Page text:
Calls for new Prime Minister’s Challenge on children’s mental health

Education Policy Institute | Published online: November 2016

epi

Image source: EPI

The Education Policy Institute has identified that specialist mental health services are, on average, turning away 23 per cent, or almost one in four, children and young people referred to them for treatment by their teachers or GPs. We also identified a postcode lottery of waiting times for those whose referrals were accepted.

The Institute’s investigation into progress and challenges in the transformation of children and young people’s mental health care has found wide variation in the quality of local strategies. Under our scoring system, only 15 per cent of local areas were found to have ‘good’ plans. We also identified significant barriers to progress. For example, 8 out of 10 providers face recruitment difficulties, and there has been an 80 per cent increase in expenditure on temporary staffing in the last two years.

Read an overview here

Read the full report here

Gender and children and young people’s emotional and mental health: manifestations and responses

Hamblin, E. Gender and children and young people’s emotional and mental health: manifestations and responses. A rapid review of the evidence. | National Childrens Bureau

mental-1389919_960_720

This document aims to provide a snapshot of the most recent and salient evidence from published research and grey literature, as relevant to children and young people living in England in 2016. It addresses children and young people’s emotional and mental health difficulties as they manifest and are responded to, highlighting and exploring gender-related issues behind observed patterns across areas of mental health.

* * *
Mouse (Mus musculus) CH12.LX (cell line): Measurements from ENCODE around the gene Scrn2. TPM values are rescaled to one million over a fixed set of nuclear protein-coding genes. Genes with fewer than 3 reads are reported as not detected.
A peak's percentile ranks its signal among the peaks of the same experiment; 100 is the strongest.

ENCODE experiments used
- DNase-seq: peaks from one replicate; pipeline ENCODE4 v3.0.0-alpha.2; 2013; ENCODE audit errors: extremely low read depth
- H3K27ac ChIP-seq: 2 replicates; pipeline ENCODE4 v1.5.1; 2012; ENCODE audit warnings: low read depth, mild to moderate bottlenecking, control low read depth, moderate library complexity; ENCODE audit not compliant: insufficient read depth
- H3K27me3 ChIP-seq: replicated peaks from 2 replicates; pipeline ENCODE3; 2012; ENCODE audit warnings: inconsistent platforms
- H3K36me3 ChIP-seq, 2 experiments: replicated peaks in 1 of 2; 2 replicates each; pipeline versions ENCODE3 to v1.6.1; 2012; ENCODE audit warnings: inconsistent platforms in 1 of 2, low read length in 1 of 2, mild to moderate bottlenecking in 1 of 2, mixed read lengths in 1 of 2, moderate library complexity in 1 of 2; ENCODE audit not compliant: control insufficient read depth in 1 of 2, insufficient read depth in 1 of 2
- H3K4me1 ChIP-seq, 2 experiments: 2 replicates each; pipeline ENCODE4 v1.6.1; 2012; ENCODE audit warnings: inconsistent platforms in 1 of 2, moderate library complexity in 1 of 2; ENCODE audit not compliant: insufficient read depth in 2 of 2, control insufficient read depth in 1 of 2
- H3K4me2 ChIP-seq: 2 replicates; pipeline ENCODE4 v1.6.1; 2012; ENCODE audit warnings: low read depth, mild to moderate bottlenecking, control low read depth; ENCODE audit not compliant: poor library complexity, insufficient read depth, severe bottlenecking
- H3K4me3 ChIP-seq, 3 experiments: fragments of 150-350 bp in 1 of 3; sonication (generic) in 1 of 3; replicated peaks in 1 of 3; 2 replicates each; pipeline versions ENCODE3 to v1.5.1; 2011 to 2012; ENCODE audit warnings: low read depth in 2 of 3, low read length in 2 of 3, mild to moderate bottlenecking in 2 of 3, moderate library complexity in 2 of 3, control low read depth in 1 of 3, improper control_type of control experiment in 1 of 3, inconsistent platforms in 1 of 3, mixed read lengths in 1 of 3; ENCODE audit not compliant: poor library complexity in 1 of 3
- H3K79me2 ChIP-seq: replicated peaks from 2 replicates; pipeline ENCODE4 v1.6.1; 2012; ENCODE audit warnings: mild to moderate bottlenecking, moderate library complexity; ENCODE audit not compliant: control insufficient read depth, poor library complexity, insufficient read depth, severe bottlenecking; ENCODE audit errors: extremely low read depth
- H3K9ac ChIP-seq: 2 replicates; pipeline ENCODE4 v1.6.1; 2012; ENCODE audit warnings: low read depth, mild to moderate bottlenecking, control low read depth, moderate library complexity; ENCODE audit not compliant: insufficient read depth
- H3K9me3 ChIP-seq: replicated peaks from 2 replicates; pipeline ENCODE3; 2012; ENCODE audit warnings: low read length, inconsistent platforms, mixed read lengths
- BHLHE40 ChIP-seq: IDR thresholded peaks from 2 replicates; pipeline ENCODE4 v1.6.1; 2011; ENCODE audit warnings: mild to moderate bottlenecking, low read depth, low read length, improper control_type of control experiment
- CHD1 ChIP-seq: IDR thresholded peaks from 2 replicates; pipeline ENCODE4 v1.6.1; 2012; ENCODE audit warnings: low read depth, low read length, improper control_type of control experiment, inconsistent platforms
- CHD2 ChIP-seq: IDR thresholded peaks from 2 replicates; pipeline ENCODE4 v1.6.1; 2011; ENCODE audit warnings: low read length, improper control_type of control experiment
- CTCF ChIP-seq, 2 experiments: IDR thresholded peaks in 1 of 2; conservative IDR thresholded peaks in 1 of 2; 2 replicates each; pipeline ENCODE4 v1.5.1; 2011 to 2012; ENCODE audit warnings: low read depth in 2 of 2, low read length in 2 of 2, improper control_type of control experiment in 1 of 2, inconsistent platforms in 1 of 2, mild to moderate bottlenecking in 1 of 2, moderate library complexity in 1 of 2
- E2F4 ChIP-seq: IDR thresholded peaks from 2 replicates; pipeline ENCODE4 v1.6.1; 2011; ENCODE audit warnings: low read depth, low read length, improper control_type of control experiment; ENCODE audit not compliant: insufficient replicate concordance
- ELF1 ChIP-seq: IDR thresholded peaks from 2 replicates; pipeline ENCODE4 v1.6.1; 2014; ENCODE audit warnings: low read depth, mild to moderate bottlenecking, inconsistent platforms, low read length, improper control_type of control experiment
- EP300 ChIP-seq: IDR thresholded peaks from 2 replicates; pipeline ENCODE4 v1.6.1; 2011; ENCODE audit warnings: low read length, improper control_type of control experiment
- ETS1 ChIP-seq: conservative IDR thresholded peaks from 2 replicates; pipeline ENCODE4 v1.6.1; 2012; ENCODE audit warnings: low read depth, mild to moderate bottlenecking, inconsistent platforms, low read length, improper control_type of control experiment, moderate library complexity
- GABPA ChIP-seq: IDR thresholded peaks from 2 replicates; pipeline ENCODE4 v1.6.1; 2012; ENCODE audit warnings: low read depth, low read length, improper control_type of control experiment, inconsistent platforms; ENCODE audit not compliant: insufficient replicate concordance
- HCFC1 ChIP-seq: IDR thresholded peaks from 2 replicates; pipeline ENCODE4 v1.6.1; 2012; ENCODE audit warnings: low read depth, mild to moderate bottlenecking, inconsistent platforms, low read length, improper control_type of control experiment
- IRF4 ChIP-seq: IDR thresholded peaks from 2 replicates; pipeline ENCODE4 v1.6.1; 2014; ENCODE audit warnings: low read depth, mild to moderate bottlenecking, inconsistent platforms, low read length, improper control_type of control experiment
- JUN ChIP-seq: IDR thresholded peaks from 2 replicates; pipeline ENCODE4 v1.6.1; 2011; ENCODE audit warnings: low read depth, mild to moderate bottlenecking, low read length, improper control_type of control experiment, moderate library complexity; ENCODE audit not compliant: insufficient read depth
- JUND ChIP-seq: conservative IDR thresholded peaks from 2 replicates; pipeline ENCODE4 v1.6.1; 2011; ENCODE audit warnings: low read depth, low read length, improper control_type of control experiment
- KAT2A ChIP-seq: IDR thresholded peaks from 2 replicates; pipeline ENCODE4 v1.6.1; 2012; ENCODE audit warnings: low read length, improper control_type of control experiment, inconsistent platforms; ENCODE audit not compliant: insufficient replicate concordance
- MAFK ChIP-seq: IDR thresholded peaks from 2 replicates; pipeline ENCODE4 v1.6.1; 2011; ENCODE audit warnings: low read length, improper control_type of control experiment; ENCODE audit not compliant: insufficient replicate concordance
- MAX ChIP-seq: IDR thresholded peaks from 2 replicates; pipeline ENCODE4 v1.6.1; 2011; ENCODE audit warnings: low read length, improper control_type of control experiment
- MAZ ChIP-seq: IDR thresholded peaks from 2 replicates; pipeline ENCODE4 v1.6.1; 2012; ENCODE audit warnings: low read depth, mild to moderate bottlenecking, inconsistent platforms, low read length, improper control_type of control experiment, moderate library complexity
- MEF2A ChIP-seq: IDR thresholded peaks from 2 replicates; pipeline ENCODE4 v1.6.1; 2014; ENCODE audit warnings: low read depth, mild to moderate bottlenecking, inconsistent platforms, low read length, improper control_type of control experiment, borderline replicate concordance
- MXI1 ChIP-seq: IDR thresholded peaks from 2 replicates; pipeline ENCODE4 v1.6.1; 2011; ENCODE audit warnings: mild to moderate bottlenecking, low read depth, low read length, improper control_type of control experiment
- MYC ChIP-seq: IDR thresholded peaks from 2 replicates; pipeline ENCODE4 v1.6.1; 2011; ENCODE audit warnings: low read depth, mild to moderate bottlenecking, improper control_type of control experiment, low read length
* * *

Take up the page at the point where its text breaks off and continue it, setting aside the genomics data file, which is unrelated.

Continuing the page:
This rapid review presents evidence of clear gender differences in children and young people’s emotional and mental health, in terms of:

1. the general picture of children and young people’s emotional and mental health

2. the prevalence of specific difficulties and issues among children and young people

3. children and young people’s coping strategies and help-seeking behaviours

4. responses to children and young people’s emotional and mental health needs from parents and carers, schools, and public services

5. service responses to the needs of some particular groups of children and young people.

 

Best start in life: Promoting good emotional wellbeing and mental health for children and young people

LGA. Published online July 2016

Best start in life Promoting good emotional wellbeing and mental health for children and young people

Image source: LGA

Summary of the key messages: Mental health and wellbeing in childhood – why it matters

Pregnancy and early years: critical to a child’s long-term development. Early interactions directly affect the way the brain develops and so the relationship between baby and parents is vital.

Five to 10: once a child has fallen behind in the early years they are more likely to fall further behind than catch up.

11 to 25: those with mental health and conduct disorders are twice as likely to leave school without qualifications.

Key stats

  • One in four babies live in households affected by domestic violence, mental illness or drug and alcohol problems.
  • One in five mothers suffer from depression, anxiety or in some cases psychosis during pregnancy or the first year after birth. Teenage mothers are three times more likely to suffer from post-natal depression.